It is Child Passenger Safety Week and the National Highway Traffic Safety Administration has released a study on the five most common mistakes parents and caregivers make when using child seats and booster seats in cars.
The five most common mistakes are:
- The harness straps used to hold the child in the seat are either too high or too low, instead of over the shoulders.
- The chest clip is positioned over the abdomen or not used at all.
- The child seat itself moves more than two inches in any direction. Anything more than one inch is too much.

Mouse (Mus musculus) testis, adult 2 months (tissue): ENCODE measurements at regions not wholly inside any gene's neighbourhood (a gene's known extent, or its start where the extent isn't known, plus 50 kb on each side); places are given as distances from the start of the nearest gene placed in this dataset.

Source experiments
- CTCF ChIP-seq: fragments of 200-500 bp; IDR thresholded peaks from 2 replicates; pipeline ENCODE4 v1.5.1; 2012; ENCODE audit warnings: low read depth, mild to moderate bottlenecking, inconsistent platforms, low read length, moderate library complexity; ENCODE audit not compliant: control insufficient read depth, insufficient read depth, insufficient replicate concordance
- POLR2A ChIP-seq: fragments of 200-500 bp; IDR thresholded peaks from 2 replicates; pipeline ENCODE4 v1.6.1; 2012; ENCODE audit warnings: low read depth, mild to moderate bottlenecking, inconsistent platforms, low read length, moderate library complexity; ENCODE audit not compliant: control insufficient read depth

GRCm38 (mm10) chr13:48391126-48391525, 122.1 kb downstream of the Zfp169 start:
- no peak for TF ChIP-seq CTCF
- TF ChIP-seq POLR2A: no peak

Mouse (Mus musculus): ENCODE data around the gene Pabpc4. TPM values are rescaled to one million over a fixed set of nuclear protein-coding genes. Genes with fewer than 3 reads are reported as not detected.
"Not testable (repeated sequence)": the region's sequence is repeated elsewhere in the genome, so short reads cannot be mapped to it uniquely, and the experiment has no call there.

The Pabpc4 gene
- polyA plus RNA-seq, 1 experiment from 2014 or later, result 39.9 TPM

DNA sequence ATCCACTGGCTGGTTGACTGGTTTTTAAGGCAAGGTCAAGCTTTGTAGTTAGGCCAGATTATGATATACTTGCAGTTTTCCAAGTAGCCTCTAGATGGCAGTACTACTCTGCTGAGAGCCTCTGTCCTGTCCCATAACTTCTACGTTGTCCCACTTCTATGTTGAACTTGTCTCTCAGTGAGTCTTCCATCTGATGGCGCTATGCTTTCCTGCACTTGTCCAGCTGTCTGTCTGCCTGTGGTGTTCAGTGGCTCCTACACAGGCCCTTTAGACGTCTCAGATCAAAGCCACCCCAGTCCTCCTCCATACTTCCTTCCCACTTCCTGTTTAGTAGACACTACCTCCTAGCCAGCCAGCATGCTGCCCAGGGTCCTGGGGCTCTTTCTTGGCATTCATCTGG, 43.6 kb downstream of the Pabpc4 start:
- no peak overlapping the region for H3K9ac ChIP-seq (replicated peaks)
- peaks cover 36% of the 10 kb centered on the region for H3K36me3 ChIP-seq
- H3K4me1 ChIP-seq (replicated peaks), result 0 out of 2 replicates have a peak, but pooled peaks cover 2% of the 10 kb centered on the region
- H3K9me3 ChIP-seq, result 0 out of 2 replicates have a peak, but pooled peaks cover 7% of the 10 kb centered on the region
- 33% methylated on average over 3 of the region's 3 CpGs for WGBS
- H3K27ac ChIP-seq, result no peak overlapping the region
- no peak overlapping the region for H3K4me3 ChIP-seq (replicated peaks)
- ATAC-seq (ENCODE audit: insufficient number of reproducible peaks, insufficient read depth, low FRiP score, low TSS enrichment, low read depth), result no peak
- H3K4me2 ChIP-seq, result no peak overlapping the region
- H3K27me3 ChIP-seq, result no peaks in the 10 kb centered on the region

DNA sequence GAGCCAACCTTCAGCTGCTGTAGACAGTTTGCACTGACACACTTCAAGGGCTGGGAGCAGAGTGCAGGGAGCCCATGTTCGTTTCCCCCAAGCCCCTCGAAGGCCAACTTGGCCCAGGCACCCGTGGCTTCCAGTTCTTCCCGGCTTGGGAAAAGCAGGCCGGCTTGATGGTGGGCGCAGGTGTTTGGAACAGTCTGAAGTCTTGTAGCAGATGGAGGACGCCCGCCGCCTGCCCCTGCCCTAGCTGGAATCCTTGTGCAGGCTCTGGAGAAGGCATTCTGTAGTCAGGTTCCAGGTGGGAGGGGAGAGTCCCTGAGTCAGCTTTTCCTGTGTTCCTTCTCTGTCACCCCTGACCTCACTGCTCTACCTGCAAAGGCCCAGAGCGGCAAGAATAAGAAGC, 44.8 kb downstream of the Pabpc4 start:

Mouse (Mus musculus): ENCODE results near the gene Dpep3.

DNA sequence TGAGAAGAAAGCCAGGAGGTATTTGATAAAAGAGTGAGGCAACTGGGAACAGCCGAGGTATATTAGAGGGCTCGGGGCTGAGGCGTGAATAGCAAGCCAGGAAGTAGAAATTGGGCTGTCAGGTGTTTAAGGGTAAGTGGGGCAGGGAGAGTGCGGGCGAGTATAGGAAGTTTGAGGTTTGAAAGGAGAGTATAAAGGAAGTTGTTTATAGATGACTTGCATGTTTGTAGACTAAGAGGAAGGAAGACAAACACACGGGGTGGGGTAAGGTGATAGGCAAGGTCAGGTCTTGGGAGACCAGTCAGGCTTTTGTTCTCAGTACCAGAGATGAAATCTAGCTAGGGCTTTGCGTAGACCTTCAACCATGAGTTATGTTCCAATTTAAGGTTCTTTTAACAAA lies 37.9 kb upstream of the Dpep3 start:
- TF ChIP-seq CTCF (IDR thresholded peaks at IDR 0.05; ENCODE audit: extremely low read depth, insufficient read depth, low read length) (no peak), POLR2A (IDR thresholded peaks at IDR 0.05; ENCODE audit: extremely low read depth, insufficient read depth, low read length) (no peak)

- The harness has more than two inches of slack between the child and the harness straps. There should be no slack.
- In booster seats, the seat belt placement is wrong, with either the lap belt resting over the stomach instead of the hips or thighs, or the shoulder belt resting across the child’s neck or face instead of in the middle of the shoulder.
The NHTSA study also found that 20 percent of parents do not read any instructions when installing car seats. The agency, along with Safe Kids USA, are encouraging parents and caregivers to conduct an at-home checkup of their seats using their checklist. For additional assistance, contact your local police or fire departments because many provide free car seat checks year-round.
Be safe out there!